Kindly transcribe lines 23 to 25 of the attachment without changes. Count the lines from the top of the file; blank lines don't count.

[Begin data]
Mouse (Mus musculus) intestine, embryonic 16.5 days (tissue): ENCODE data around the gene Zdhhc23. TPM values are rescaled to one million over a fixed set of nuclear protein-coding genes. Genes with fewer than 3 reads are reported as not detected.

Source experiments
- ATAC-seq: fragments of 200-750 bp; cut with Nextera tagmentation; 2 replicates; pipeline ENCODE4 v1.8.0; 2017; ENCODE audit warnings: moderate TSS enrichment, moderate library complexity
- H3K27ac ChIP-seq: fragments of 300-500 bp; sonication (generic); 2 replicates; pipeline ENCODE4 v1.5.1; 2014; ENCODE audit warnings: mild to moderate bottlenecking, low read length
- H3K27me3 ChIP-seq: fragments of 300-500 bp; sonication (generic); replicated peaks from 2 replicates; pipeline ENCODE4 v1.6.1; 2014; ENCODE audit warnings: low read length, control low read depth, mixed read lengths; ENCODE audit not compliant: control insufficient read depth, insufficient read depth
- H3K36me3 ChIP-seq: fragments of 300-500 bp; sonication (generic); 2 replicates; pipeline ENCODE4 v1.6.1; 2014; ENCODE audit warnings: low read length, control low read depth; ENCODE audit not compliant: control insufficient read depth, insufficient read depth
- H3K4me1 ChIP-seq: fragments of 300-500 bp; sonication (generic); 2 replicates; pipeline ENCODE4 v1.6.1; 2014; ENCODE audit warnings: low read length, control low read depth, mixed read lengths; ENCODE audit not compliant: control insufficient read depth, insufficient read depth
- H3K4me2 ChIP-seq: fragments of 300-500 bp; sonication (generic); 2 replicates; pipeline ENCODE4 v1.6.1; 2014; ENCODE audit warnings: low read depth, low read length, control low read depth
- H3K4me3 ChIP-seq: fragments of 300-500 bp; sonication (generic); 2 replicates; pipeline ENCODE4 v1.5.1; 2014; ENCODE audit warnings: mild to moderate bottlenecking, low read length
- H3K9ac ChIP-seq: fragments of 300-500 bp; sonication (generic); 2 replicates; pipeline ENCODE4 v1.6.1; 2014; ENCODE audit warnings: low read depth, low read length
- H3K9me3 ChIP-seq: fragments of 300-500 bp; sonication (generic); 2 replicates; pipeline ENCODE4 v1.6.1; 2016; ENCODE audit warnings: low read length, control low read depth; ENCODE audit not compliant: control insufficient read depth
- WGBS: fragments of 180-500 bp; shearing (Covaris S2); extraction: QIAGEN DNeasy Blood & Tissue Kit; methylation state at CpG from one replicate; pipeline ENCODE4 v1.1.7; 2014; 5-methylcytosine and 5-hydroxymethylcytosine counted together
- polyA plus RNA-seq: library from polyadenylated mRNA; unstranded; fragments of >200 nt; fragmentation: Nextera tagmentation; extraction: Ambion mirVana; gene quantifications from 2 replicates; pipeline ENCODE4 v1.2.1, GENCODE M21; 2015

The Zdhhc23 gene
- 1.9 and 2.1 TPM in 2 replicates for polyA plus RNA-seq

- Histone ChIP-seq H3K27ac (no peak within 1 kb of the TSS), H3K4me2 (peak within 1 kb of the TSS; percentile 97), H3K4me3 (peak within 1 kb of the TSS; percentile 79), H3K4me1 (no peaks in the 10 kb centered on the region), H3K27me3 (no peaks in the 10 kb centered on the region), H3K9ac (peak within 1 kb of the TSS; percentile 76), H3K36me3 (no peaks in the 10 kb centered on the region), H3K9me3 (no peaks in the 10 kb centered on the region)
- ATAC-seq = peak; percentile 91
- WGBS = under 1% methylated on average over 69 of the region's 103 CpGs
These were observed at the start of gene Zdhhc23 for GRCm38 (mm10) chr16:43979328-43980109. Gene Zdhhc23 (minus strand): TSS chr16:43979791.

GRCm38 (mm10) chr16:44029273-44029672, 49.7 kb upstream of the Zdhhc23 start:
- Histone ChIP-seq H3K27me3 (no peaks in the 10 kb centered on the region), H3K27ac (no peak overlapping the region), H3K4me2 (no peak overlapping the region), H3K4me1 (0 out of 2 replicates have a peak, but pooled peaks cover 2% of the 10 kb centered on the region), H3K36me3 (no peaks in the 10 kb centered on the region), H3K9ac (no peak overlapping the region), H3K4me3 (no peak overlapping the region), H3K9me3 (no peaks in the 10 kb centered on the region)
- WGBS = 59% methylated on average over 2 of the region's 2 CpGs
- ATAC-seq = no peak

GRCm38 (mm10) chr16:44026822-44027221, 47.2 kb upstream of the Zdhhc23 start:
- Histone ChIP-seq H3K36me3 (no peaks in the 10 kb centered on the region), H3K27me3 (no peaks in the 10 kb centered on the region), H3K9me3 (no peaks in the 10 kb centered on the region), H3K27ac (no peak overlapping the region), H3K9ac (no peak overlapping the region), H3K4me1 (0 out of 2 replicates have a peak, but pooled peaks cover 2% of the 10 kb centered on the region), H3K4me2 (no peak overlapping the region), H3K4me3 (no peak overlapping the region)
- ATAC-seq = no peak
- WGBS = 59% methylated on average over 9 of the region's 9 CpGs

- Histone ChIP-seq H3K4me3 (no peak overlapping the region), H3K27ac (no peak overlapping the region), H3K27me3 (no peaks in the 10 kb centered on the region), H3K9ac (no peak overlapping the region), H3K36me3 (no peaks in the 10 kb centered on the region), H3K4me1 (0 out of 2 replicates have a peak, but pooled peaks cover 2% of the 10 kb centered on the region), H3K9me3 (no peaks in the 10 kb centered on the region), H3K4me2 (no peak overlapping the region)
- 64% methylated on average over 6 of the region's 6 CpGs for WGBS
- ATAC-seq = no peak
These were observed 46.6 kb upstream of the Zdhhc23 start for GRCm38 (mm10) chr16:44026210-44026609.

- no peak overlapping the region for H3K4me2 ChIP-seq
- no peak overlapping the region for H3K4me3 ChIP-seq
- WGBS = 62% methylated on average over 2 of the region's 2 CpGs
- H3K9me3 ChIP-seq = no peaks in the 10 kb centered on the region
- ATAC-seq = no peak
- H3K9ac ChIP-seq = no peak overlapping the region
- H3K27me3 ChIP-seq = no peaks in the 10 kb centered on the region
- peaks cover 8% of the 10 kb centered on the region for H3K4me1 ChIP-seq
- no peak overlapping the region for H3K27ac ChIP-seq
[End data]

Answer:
- ATAC-seq = no peak

GRCm38 (mm10) chr16:44026822-44027221, 47.2 kb upstream of the Zdhhc23 start:
- Histone ChIP-seq H3K36me3 (no peaks in the 10 kb centered on the region), H3K27me3 (no peaks in the 10 kb centered on the region), H3K9me3 (no peaks in the 10 kb centered on the region), H3K27ac (no peak overlapping the region), H3K9ac (no peak overlapping the region), H3K4me1 (0 out of 2 replicates have a peak, but pooled peaks cover 2% of the 10 kb centered on the region), H3K4me2 (no peak overlapping the region), H3K4me3 (no peak overlapping the region)